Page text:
The drizzle increased and Eddie got cold; he had very little clothing. I fished a wool plaid shirt from my canvas bag and he put it on. I had a cold. I bought cough drops in a rickety Indian store of some kind. I went to the little two-by-four Post office and wrote my aunt a penny postcard. We went back to the gray road. There she was in front of us, Shelton, written on the watertank. The Rock Island balled by. We saw the faces of Pullman passengers go by in a blur. The train howled off across the plains in the direction of our desires. It started to rain harder.
A passage such as this, appearing in an alleged literary classic, must encourage and delude many an adolescent keeper of a diary that his entries will one day find the appreciative audience that their immanent genius deserves. The popularity of On the Road is a manifestation of the propensity in a demotic age of mediocrity to worship itself.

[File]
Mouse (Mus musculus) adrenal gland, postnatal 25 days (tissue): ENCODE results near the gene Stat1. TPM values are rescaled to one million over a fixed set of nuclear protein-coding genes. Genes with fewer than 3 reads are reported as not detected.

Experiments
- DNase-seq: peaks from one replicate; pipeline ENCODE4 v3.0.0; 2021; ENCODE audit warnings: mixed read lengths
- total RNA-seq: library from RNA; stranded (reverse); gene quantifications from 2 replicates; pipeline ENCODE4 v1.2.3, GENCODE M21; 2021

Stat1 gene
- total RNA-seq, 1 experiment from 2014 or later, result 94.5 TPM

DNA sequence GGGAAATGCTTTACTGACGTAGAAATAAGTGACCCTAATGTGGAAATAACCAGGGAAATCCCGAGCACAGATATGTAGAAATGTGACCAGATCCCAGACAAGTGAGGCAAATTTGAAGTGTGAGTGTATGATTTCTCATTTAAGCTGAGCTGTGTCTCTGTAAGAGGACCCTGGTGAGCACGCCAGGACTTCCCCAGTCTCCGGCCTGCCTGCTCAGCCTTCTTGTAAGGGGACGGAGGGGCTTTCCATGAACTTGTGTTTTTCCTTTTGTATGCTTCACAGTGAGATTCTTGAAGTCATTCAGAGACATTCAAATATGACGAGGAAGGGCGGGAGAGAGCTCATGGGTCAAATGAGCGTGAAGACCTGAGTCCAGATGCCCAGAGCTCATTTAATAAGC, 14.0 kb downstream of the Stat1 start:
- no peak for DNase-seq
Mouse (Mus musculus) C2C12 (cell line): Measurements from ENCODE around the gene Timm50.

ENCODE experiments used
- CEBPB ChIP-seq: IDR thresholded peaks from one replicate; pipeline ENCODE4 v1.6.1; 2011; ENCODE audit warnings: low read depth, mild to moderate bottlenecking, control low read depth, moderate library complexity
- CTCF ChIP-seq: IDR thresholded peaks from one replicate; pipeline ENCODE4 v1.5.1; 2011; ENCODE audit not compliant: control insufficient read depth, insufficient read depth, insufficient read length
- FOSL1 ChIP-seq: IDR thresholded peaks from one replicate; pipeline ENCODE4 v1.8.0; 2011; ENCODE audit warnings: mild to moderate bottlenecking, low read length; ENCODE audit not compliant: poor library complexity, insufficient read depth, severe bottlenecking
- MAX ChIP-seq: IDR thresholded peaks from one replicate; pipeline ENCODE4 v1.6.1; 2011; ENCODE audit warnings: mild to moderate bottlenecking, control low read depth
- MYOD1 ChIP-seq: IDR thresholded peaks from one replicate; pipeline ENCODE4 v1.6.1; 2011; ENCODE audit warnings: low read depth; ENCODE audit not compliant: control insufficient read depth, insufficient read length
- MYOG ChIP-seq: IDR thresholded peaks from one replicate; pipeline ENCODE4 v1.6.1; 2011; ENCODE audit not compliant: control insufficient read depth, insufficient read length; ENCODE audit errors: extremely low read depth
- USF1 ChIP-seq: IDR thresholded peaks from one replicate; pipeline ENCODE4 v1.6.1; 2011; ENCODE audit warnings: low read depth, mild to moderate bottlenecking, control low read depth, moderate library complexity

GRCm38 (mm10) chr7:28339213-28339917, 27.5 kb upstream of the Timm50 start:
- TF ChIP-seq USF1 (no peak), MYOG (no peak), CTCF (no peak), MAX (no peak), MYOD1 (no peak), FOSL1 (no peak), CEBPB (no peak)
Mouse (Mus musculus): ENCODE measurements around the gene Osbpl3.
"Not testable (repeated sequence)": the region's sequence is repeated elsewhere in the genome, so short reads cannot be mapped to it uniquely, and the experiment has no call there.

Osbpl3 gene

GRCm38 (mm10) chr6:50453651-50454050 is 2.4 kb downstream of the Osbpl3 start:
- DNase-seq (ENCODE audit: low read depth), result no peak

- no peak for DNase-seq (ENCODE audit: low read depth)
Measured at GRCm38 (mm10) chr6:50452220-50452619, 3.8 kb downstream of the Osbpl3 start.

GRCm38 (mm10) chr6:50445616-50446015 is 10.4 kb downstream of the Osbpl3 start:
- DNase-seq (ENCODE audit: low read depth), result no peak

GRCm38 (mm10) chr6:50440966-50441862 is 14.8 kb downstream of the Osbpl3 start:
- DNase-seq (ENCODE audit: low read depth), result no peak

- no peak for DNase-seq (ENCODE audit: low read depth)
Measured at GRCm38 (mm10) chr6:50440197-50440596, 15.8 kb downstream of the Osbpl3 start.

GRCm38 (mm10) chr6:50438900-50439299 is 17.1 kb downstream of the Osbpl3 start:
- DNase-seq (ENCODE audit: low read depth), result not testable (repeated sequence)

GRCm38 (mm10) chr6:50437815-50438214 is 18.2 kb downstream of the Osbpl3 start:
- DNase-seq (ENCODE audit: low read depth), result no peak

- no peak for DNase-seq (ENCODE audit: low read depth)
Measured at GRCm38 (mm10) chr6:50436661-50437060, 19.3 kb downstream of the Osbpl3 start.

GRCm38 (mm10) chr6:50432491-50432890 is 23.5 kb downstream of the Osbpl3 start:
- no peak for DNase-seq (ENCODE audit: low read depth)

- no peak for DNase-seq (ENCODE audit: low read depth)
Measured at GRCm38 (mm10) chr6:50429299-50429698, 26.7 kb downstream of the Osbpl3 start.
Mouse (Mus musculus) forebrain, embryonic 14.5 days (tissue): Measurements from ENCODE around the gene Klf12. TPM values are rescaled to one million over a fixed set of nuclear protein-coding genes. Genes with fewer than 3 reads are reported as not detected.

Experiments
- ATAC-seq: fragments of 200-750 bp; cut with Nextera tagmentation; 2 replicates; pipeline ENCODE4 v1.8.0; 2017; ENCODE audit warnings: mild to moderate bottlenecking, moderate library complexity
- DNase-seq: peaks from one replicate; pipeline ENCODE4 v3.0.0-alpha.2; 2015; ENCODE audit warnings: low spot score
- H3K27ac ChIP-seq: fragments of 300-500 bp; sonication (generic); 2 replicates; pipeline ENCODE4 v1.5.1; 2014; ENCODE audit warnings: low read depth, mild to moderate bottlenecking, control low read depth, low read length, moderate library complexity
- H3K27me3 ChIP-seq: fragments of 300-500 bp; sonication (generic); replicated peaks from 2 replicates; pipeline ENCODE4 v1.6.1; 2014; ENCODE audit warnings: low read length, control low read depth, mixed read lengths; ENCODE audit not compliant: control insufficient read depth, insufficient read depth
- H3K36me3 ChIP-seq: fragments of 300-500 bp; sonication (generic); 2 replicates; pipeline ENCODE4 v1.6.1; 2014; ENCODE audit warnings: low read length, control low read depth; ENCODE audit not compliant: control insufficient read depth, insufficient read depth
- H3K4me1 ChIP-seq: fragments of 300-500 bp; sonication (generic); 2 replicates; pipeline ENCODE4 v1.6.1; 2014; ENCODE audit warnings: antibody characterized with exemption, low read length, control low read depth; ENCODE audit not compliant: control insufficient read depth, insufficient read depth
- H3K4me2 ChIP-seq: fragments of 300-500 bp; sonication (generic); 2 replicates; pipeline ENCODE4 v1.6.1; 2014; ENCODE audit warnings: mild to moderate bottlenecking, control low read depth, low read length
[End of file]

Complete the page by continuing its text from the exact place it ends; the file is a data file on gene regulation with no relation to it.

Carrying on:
Who could have predicted that an essentially plotless novel about the relationship between two rootless young men who seemed constitutionally unable to settle down was about to kick off a culture war that is still being fought to this day?
Jorge Luis Borges’ story ‘The Library of Babel’ proposes a library so vast it contains all possible books, but is completely disorganised. In a perceptive article lawyer James Grimmelmann reflects on Borges’ story and tries to come up with an information policy for it. In the process he connects the idea of the library with the Internet and the difficulties we face in not only organising but finding, reading, and categorising the information we find there. Who or what is our Book Man?